Valerian and the City of a Thousand Planets: Soft center | Reviews | Creative Loafing Charlotte
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Valerian and the City of a Thousand Planets: Soft center 

Rating: **1/2

**1/2 (out of four)
STARS Dane DeHaan, Cara Delevingne

Dane DeHaan and Cara Delevingne in Valerian and the City of a Thousand Planets (Photo: STX & EuropaCorp)
  • Dane DeHaan and Cara Delevingne in Valerian and the City of a Thousand Planets (Photo: STX & EuropaCorp)

The latest eye-candy achievement from director Luc Besson, Valerian and the City of a Thousand Planets should be seen on a large movie screen — preferably in 3-D — or not seen at all.

Based on the influential French comic series Valerian and Laureline, the movie opens with a clever and amusing prelude that spans the centuries (backed, of course, by David Bowie’s “Space Oddity”) before shifting to a lengthy segment in which the visual effects dominate everything else. But rather than the CGI distancing viewers (as if too often the case), they prove to be completely immersive and instead invoke sympathy for the alien creatures placed front and center.

Unfortunately, the movie then switches over to the human protagonists, and all magic is quickly dispelled. Valerian (Dane DeHaan) and Laureline (Cara Delevingne), two 28th-century government agents doing their part to make the universe a safe place to live, are introduced as they flirt with one another, and the witless banter recalls Katherine Heigl and Gerard Butler far more than it stirs memories of Stanley Kubrick and Ridley Scott.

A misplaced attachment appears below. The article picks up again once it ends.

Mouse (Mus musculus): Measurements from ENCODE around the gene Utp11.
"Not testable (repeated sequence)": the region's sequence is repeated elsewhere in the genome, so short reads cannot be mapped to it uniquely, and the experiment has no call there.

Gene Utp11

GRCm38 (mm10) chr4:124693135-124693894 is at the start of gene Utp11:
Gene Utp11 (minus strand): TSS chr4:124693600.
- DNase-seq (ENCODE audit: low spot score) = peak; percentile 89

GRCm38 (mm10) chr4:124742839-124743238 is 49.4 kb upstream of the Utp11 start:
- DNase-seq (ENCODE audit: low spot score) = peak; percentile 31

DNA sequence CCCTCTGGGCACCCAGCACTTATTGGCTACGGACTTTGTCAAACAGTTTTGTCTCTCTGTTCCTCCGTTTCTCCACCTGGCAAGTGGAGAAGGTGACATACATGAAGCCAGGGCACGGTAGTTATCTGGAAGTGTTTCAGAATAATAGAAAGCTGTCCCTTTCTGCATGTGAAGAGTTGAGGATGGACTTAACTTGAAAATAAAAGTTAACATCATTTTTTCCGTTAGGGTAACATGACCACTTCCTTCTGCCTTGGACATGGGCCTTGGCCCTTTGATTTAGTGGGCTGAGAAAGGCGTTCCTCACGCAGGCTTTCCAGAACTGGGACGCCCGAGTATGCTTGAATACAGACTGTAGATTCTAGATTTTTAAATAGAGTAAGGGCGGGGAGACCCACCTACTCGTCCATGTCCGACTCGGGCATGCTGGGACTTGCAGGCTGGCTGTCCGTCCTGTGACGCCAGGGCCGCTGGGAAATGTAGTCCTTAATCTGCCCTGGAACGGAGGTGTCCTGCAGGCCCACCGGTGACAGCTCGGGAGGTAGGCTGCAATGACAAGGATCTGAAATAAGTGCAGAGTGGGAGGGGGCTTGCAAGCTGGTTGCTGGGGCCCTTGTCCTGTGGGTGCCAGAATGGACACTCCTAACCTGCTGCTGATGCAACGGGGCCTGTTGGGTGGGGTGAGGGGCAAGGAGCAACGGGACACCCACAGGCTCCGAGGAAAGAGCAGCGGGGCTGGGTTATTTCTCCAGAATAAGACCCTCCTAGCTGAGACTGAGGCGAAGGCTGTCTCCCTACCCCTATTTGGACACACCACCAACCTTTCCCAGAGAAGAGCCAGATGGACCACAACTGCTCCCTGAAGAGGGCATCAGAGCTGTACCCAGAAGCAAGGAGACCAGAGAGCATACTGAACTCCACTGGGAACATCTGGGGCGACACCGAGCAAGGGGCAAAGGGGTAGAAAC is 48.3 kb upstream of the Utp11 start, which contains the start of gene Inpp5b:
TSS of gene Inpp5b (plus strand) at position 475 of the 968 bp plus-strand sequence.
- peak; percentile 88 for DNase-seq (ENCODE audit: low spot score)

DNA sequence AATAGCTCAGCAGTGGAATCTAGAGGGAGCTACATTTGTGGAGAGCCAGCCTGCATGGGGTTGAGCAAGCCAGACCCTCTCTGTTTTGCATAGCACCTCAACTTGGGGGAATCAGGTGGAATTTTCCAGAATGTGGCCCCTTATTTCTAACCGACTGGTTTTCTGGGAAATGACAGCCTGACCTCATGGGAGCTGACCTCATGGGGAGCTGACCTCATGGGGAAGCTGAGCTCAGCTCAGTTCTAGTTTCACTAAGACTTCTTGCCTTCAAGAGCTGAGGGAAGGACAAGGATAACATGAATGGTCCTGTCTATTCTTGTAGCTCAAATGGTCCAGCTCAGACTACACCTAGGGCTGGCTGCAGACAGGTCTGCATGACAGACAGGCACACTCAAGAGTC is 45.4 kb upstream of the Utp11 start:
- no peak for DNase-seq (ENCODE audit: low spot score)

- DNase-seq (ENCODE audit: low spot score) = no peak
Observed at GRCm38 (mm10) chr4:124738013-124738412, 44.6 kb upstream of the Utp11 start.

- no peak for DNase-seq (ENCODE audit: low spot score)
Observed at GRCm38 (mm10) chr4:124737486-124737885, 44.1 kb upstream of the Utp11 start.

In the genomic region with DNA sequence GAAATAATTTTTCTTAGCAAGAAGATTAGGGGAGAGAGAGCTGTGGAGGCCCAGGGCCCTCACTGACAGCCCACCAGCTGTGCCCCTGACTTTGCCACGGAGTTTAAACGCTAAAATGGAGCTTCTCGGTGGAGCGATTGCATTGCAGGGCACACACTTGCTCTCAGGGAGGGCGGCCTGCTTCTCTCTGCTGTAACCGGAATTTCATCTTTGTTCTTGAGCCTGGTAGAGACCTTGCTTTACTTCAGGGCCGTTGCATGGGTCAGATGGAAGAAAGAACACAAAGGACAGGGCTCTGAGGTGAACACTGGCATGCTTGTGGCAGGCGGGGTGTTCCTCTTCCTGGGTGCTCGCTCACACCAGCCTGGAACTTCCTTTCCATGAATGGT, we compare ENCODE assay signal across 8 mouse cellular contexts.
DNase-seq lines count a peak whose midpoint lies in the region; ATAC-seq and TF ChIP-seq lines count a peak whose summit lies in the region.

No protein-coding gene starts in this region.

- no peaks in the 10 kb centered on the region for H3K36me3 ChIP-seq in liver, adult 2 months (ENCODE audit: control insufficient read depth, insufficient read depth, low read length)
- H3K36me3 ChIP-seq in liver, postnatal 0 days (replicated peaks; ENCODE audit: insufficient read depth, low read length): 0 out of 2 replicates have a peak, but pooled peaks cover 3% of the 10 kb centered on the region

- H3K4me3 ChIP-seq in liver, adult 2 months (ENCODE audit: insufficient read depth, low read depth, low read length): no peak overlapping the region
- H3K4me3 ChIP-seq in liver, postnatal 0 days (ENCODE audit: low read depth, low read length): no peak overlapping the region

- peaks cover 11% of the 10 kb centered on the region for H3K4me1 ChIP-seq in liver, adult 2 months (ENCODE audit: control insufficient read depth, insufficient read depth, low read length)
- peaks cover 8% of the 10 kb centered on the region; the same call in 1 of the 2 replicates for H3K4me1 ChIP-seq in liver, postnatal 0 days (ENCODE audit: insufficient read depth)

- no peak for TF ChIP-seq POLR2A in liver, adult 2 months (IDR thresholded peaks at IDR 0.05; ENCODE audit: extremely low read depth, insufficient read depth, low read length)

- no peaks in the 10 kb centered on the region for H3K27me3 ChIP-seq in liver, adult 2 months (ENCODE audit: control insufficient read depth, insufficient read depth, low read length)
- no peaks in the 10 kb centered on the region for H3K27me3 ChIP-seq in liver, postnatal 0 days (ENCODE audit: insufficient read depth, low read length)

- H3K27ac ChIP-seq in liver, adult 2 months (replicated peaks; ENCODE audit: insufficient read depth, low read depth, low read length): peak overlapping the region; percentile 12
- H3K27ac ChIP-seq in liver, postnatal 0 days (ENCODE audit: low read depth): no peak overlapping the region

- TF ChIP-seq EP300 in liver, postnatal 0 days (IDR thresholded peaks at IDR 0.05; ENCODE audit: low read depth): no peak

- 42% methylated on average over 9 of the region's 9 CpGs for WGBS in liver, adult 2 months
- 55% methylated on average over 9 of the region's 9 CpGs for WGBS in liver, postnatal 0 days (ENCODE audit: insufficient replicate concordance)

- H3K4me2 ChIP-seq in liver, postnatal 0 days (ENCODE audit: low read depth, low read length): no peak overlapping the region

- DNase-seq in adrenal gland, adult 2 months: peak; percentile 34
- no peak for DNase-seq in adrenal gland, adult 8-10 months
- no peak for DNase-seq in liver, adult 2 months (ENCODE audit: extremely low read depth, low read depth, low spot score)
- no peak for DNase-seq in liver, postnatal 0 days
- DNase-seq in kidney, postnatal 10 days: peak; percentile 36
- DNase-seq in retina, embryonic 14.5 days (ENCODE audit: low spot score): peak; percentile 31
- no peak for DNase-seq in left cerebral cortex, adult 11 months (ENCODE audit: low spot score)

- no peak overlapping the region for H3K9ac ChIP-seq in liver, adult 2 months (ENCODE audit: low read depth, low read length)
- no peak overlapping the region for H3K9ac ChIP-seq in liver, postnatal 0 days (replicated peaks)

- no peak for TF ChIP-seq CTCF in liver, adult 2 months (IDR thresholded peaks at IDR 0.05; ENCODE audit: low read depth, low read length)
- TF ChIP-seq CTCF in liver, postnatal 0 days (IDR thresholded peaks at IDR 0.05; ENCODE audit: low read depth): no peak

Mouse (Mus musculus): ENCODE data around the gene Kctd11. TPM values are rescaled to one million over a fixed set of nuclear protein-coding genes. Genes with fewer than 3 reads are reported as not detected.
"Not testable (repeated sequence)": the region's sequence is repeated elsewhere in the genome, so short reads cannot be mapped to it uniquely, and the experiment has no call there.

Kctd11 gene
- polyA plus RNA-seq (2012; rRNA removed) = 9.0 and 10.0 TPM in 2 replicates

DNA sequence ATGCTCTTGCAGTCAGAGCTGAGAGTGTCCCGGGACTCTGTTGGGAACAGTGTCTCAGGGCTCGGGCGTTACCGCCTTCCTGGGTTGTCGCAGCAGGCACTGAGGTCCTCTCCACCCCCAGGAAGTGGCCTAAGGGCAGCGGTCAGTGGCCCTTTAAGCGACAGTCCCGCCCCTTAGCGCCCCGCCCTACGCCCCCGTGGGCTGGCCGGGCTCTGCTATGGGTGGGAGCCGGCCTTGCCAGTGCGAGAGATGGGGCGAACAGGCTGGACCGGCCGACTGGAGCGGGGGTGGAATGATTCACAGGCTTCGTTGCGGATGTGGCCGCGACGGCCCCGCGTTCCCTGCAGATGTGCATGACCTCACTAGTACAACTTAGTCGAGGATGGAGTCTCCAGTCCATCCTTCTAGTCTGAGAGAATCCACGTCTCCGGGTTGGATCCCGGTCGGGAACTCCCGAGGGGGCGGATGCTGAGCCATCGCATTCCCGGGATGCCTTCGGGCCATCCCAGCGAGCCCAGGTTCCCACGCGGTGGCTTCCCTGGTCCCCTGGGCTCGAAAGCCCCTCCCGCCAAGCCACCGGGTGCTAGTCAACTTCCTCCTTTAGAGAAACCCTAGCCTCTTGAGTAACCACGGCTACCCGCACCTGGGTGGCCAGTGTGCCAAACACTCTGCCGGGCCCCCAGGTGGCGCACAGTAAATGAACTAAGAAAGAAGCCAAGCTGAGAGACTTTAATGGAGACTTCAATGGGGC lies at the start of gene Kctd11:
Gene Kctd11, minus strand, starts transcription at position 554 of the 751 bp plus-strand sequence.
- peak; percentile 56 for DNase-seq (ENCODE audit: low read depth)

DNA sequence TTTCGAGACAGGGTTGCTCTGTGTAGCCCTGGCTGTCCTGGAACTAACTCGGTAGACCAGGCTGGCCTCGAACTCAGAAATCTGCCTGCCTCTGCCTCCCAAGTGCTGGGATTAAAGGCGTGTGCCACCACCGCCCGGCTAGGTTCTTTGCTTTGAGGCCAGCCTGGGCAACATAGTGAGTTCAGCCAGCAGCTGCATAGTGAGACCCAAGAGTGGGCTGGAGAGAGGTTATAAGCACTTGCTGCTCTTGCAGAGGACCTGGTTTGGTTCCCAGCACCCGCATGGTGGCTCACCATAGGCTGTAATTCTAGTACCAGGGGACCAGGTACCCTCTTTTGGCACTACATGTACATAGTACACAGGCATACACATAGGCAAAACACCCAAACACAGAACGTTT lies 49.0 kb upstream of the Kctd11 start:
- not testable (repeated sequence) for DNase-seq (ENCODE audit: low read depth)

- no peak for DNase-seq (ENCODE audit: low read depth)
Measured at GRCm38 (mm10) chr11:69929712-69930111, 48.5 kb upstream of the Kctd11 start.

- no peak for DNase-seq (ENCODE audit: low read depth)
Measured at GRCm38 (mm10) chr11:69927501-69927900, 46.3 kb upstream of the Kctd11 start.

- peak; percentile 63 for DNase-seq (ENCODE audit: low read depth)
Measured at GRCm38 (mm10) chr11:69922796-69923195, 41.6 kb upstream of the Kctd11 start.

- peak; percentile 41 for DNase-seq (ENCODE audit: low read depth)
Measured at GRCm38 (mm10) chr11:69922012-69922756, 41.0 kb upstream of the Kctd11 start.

From there, the film blazes through one frenetic episode after another, all featuring cutting-edge effects that are especially striking in 3-D. The storyline involving a rogue commander (Clive Owen) isn’t particularly inspired but it is perfectly serviceable, and late-inning appearances by Rihanna and Ethan Hawke are properly entertaining. But it’s ultimately all for naught when balanced against the dead weight at the center of the film. That would be DeHaan and Delevingne, neither of whom are especially convincing in their trite roles. Stronger performers might have been able to provide the characters with interesting shadings and distinct personalities, but Delevingne and especially DeHaan are woefully miscast, and the final impression is of two children playing dress-up against a galactic backdrop that ultimately swallows them whole.

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